DSU rethinks Writing Across the Curriculum, tailors to disciplines
Dickinson State University is refining and expanding its Writing Across the Curriculum program.
"It’s been pushed at every school I’ve been at, but especially at DSU, to make sure the students know in first year composition that what they’re learning there isn’t a one and done. They’ve got to carry it through the curriculum and carry it into their careers," said Michelle Stevier-Johanson, Writing Across the Curriculum coordinator.
This can be challenging for students in certain majors such as math or science.
"They think they know their majors; they think they know the career they’re going into, and they believe they’ll never write again. So many times we hear from alumni that they’re writing all the time, and they wish they’d had more experience. Our writing across the curriculum program here especially is partly designed to make sure that doesn’t happen," Stevier-Johanson said.
While Writing Across the Curriculum started in the 1960s, but the way the university is approaching it is new.
"Back then, they thought writing across the curriculum meant assigning pages, so everybody write 10 pages," Stevier-Johanson said.
But dictating that students write a certain number of pages doesn't make sense for every major, as mathematics professor Dr. Paul Johanson explained.
"Dictating by pages doesn’t make sense to mathematicians. If I can write a more concise, more to the point proof that still gets the point across, that’s better than making a lengthy argument, so we want things short," he said.
The revived program centers around the idea that writing styles differ throughout the different disciplines. She said she didn't realize the differences until she was a college student herself and dropped a political science class.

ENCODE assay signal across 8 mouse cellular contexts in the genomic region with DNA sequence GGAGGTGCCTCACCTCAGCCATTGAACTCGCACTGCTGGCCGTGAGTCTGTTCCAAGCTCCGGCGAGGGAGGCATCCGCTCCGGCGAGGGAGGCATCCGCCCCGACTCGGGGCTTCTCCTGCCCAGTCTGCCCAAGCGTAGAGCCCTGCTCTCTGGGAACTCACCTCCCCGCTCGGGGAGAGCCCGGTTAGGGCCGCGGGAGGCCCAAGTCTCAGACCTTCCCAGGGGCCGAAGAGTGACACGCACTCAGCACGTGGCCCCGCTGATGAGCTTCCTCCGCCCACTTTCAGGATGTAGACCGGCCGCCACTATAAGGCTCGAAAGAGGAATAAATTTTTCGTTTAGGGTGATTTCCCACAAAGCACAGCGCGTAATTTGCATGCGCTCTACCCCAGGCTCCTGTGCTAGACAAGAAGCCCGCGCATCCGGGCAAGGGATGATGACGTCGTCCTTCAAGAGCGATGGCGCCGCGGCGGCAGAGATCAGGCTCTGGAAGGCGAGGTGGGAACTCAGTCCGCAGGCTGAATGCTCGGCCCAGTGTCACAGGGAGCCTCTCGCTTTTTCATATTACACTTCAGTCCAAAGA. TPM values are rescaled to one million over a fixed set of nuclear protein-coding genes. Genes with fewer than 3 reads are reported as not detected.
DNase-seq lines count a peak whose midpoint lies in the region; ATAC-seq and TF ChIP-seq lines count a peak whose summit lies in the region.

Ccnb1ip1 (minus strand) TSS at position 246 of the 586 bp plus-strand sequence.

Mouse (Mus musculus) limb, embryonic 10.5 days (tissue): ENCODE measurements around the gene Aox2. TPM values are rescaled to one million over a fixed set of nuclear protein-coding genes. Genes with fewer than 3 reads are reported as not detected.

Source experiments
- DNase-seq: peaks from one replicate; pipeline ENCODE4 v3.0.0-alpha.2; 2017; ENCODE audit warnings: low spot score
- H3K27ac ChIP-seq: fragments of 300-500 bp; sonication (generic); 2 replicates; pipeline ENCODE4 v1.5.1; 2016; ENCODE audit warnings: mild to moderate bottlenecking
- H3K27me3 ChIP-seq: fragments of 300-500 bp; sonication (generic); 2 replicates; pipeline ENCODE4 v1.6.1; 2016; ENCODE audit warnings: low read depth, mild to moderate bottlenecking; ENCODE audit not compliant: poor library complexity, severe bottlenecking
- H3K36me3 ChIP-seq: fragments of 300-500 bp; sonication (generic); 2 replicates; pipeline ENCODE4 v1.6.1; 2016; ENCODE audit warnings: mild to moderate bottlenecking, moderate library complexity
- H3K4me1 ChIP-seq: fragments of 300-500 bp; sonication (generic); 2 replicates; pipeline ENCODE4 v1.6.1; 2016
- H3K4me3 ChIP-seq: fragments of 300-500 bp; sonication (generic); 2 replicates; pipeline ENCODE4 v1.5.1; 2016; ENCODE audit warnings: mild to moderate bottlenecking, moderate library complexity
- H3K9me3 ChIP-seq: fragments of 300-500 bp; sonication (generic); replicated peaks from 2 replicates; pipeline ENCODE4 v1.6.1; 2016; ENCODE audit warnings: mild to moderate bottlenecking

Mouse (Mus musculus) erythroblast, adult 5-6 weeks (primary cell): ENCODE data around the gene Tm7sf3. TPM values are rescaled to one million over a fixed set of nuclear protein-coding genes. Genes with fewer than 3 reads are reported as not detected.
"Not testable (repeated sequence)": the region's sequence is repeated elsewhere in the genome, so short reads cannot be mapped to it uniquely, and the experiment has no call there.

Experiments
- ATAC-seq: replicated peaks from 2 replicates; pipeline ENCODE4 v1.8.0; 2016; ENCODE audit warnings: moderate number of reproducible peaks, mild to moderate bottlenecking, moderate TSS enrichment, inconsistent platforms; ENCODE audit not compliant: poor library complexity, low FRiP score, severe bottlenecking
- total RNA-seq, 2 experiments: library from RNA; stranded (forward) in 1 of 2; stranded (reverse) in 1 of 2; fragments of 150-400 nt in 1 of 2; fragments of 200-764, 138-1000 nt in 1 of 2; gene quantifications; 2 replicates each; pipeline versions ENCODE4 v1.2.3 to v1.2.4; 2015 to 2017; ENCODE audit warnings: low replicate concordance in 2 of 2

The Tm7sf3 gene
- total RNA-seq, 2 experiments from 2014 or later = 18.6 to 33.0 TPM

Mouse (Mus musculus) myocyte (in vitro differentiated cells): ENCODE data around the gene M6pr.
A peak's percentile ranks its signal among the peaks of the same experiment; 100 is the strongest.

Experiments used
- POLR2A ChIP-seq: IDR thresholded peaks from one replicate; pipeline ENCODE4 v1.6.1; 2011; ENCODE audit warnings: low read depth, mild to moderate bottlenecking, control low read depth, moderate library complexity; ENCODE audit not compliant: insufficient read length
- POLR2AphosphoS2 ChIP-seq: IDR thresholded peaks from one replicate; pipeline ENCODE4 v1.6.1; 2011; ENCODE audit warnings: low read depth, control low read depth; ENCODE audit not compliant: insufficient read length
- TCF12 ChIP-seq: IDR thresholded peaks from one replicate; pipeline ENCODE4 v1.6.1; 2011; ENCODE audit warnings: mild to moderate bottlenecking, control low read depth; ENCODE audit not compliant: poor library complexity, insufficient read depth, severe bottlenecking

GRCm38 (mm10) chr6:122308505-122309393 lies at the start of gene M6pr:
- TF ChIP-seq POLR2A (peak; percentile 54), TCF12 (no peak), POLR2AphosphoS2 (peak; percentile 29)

"I got a C on a paper in a PoliSci class and immediately dropped the class," Stevier-Johanson said. "I was just the type of student (who) couldn’t have anything less than an A. … A few days later, (I) ran into the professor in the post office area, and she said, ‘Why did you drop? You were doing so well’ … she said, ‘You just didn’t know how to write a PoliSci paper. You wrote it like an English paper.’ They use evidence differently; they have different standards for introductions and conclusions."
Different disciplines use different methods of citations, such as MLA for English majors and APA for nursing majors. Some disciplines, as Johanson points out, don't have a set standard at all.
"Mathematics is an unusual discipline," he said. "We don’t necessarily — There’s not a set accepted form. … A mathematician who submits articles for publication basically every peer publication journal out there has their own way of how they want things set up, so it all kind of depends on who you are submitting to, how you would want to cite things."
Because there are so many different writing styles, professors will teach their students how to write in their discipline.
"We want to make sure that students get that expertise from the people who are best adept to teach them, people who are doing the writing in the disciplines. An ultimate goal is just when students walk out the door, they’re able to write in their careers," Stevier-Johanson said.
Professors outside of the English and writing disciplines may not have the knowledge necessary to teach writing in their area, though.
"We’re bringing in a trainer to help us with writing across the curriculum in various classes, because professors don’t get a lot of information about how to teach writing in (their discipline)," Stevier-Johanson said.
New this year, the committee is introducing fun activities to engage students across the campus.
"We’ve got a newsletter where we interview students and faculty and staff about how they use writing in their lives. ... We’ve started to do this 'is reading' competition where the writing committee professors all have these whiteboards outside of our offices and they say the books we’re reading," Stevier-Johanson said. "A week ago, we decided just to put on our Facebook page the books we’re reading with the professor’s name blanked out, and the student who guesses the most correctly gets a $25 gift certificate to a bookstore of their choice. It’s not technically writing … but you know how connected they are."
They have also started writing across the disciplines contests, too.
"Last spring, we had $25 gift certificates for the best essay in science, best essay in agriculture … just to reward the students, let them know that we’re taking an interest and watching and appreciating their hard work," Stevier-Johanson said.